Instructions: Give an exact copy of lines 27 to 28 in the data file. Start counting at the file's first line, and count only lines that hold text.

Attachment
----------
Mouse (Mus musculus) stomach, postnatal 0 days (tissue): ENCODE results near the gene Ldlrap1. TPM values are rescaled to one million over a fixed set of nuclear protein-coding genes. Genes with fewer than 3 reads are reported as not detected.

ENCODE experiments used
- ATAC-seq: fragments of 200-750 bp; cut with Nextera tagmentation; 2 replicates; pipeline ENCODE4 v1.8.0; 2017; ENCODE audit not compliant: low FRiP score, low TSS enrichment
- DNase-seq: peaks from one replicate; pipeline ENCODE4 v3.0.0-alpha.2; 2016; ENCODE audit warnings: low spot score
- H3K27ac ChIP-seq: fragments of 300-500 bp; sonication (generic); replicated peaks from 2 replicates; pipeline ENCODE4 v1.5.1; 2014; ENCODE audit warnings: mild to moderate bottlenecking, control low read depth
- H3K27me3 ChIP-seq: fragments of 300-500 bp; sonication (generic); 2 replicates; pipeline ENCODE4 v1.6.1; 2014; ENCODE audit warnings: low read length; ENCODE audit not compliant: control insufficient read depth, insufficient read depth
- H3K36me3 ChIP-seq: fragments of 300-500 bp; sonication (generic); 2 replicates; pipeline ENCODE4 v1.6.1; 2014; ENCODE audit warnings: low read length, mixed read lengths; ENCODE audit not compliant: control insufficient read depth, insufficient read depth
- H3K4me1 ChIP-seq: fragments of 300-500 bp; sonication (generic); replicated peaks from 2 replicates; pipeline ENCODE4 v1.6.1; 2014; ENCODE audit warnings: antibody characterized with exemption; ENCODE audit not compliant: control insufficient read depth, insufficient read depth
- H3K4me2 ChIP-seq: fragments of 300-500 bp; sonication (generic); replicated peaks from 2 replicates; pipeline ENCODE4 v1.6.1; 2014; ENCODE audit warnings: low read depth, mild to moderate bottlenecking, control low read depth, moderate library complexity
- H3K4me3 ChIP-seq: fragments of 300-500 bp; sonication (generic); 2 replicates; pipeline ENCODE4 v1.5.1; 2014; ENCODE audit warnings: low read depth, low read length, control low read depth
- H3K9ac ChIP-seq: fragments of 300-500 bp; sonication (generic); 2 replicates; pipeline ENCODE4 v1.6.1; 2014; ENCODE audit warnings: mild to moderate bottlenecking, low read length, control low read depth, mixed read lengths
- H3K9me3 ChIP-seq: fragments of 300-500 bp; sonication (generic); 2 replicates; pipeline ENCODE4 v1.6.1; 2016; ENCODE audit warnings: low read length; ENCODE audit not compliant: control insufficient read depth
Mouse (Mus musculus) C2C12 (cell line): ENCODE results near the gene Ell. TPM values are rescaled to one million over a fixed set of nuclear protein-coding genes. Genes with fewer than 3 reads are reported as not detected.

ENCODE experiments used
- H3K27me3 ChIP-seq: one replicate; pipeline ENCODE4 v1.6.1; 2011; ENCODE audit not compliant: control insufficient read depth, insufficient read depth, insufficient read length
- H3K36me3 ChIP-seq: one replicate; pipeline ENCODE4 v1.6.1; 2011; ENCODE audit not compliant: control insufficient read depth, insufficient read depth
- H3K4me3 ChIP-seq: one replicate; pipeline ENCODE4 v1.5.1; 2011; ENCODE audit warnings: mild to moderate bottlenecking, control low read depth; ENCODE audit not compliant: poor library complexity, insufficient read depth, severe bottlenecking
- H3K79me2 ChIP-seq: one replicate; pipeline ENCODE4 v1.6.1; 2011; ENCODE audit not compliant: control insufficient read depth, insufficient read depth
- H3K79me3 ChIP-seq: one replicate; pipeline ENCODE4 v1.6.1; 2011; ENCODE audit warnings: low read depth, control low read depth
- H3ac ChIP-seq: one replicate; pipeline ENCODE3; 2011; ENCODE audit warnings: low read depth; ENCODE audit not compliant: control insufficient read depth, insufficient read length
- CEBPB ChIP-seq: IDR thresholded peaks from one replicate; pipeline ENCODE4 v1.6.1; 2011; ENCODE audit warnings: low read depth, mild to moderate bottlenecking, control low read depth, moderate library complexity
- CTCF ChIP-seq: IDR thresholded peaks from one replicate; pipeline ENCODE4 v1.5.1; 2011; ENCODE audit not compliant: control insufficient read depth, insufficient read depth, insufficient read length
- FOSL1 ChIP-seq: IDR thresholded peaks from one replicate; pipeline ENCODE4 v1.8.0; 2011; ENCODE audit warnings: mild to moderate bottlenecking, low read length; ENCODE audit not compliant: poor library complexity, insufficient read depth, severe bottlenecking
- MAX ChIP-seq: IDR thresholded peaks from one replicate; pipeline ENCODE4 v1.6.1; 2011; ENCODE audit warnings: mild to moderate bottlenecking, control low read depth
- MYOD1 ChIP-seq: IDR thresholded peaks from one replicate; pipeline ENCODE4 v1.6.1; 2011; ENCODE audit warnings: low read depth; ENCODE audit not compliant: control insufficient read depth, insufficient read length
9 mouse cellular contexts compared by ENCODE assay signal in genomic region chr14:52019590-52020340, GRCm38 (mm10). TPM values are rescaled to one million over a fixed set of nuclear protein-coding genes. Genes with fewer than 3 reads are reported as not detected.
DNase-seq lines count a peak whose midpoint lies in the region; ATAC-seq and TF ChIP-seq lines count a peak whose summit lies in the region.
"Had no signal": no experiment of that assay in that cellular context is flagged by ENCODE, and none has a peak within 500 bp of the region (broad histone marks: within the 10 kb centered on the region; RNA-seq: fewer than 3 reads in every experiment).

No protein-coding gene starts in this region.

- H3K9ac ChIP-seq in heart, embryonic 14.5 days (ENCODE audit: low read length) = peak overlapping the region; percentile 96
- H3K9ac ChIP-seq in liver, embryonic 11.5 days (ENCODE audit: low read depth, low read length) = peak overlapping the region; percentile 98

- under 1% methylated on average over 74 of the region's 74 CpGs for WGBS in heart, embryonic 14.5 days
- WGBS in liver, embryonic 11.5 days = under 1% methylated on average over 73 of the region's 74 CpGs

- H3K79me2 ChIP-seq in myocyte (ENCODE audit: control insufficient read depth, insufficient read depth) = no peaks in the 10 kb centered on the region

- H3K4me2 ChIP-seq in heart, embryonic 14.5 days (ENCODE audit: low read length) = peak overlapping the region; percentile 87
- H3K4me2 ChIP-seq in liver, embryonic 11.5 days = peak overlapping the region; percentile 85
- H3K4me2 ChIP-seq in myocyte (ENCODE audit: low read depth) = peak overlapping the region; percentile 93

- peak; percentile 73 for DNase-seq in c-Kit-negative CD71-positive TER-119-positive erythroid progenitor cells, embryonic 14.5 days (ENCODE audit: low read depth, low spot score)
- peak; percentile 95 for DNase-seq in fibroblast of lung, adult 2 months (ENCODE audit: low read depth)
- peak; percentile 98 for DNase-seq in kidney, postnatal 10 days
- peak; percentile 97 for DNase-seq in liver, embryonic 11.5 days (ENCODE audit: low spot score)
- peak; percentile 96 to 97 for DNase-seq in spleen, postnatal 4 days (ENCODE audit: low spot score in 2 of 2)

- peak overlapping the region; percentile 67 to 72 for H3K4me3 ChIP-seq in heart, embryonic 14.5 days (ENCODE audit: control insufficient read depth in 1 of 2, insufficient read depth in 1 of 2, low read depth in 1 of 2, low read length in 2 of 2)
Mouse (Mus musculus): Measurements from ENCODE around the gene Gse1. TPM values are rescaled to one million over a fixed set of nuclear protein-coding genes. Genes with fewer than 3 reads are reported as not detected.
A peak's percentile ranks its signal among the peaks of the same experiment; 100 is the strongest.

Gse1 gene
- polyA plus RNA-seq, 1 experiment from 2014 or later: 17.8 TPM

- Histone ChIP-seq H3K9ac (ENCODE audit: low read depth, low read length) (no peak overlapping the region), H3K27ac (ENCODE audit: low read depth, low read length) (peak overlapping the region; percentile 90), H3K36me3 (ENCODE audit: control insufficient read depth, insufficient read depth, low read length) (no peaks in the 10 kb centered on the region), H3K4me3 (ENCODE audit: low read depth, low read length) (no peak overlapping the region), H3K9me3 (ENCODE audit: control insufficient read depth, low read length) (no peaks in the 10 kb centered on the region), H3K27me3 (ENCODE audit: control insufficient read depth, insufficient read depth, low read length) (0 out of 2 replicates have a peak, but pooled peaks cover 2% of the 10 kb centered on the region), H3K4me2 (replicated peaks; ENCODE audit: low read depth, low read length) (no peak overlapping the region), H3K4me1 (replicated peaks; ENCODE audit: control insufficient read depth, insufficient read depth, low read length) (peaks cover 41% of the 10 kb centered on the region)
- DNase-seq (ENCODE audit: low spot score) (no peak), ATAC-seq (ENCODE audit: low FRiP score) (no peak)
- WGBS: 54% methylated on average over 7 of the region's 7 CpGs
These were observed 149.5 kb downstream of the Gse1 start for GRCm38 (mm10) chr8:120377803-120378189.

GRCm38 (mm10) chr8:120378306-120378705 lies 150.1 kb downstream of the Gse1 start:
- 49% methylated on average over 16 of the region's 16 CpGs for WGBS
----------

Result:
DNase-seq lines count a peak whose midpoint lies in the region; ATAC-seq and TF ChIP-seq lines count a peak whose summit lies in the region.
"Had no signal": no experiment of that assay in that cellular context is flagged by ENCODE, and none has a peak within 500 bp of the region (broad histone marks: within the 10 kb centered on the region; RNA-seq: fewer than 3 reads in every experiment).